Also, none of us expected the kind of reception that the first season got. So we were just all so happy to be doing it again. It was interesting, though, because we were stepping back into these characters that we all love as different people. There's always time between seasons, but especially this one. Our entire world, every single person, had been through a monumental thing, and we are in a world—in a city, especially—that was still experiencing all the repercussions.

In Season 1, we last saw Mindy while she was moving into Emily's apartment. She was fired from her job as an au pair, and she had just rekindled her dream of becoming a singer. Without giving too much away, what are you most looking forward to fans seeing from Mindy this season?

We're going to see sides of Mindy that we haven't seen before—not because they were being hidden, but now she's living with Emily, so we're getting to see a lot more of Mindy through Emily's eyes. We see a little bit more of Mindy's journey in finding herself in the city and in this world too. I'm just excited to be able to share different parts of an emotional spectrum that I don't think we saw in the first season.

emily in paris l to r lily collins as emily, ashley park as mindy, camille razat as camille in episode 202 of emily in paris cr carole bethuelnetflix © 2021
Lily Collins as Emily, Ashley Park as Mindy, and Camille Razat as Camille in Season 2 of Emily in Paris.
CAROLE BETHUEL/NETFLIX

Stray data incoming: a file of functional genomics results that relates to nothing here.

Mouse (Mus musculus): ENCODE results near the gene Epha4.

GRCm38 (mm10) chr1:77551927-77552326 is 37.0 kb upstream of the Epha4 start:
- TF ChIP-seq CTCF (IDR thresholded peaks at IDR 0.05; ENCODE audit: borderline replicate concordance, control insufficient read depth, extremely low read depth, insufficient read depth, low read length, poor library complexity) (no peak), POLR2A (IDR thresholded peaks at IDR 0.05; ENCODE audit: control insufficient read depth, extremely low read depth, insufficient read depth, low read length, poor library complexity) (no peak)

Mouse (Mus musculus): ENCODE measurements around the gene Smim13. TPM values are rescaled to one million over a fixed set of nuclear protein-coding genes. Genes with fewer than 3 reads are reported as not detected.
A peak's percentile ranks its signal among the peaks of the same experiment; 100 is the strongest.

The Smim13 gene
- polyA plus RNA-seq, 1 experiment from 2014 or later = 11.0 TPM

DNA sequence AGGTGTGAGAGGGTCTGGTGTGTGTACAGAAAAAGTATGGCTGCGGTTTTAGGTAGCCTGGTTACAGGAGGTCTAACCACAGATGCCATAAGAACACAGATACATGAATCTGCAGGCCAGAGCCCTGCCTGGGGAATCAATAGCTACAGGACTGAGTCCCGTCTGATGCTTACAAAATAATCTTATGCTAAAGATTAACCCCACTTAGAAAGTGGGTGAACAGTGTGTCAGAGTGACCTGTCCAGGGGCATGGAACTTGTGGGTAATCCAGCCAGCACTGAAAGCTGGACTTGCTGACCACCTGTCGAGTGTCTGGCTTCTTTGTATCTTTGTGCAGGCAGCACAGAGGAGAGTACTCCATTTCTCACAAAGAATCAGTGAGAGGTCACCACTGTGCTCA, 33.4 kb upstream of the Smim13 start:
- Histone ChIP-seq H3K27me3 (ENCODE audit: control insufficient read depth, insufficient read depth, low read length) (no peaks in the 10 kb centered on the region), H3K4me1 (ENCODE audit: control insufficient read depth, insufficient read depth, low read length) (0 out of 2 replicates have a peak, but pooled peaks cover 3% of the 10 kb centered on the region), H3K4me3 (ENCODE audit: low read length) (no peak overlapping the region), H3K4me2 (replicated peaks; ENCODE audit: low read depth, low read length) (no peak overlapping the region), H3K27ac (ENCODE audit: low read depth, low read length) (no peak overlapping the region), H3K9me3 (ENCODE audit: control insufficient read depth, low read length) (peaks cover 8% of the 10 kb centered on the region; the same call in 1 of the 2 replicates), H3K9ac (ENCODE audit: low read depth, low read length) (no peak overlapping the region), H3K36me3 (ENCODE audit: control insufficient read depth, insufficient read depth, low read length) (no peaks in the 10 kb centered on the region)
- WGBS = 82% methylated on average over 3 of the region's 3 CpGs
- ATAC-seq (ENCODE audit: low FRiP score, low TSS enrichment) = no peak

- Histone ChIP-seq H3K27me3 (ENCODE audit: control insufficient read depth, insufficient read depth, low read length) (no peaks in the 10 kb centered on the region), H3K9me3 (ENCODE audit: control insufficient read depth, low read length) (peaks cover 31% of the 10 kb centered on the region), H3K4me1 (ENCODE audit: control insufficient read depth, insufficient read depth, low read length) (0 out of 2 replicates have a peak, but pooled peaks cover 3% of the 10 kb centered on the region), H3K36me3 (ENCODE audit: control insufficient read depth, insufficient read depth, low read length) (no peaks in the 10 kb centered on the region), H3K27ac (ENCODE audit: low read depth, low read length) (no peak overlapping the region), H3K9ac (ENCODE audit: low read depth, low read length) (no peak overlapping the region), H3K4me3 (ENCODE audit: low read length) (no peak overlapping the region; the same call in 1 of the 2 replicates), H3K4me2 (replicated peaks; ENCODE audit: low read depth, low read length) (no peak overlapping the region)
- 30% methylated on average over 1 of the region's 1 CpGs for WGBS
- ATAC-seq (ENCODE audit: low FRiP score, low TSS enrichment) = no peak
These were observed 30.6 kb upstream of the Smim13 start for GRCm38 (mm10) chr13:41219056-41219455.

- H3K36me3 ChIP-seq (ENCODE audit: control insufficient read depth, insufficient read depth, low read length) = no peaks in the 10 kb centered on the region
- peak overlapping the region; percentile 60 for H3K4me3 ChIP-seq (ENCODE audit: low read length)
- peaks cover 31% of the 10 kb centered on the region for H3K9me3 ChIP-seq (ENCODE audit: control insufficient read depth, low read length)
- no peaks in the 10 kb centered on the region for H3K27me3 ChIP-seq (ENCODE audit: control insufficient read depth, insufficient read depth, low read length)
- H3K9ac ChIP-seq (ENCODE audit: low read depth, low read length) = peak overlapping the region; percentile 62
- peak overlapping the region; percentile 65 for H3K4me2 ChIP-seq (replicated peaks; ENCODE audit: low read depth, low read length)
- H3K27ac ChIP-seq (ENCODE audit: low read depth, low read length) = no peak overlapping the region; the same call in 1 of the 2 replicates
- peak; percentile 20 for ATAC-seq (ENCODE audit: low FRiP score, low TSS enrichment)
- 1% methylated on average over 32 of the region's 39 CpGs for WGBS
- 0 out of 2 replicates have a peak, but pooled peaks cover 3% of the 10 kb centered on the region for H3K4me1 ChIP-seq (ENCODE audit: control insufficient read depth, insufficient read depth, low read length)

In many ways, this show is about romance as much as it is about friendship. What's the most important part about portraying a female friendship onscreen to you?

I think that me and Lily are just constantly grateful and proud to show the kind of sisterhood that we strive for in our lives. A lot of times, we see female friendships that have been going on for a long time, whether it's in Sex and the City or Friends. Some of them are siblings. People who've known each other and have a history. What I think is so cool about Mindy and Emily's friendship is we see the birth of it, right? We see these two women really be there for each other. There are those moments we associate with romance, love at first sight, and I think that goes for friendships too.

What's important to me is that we show how much women can empower each other. That comes from honesty, telling each other things that are going to be hard to hear, but also being problem solvers with each other. Without question, Emily lets Mindy stay with her, and without question Mindy says, "Let's go to dinner. Let me help you through navigating France." It can be that easy, even though a lot of times we build this idea that friendships are hard.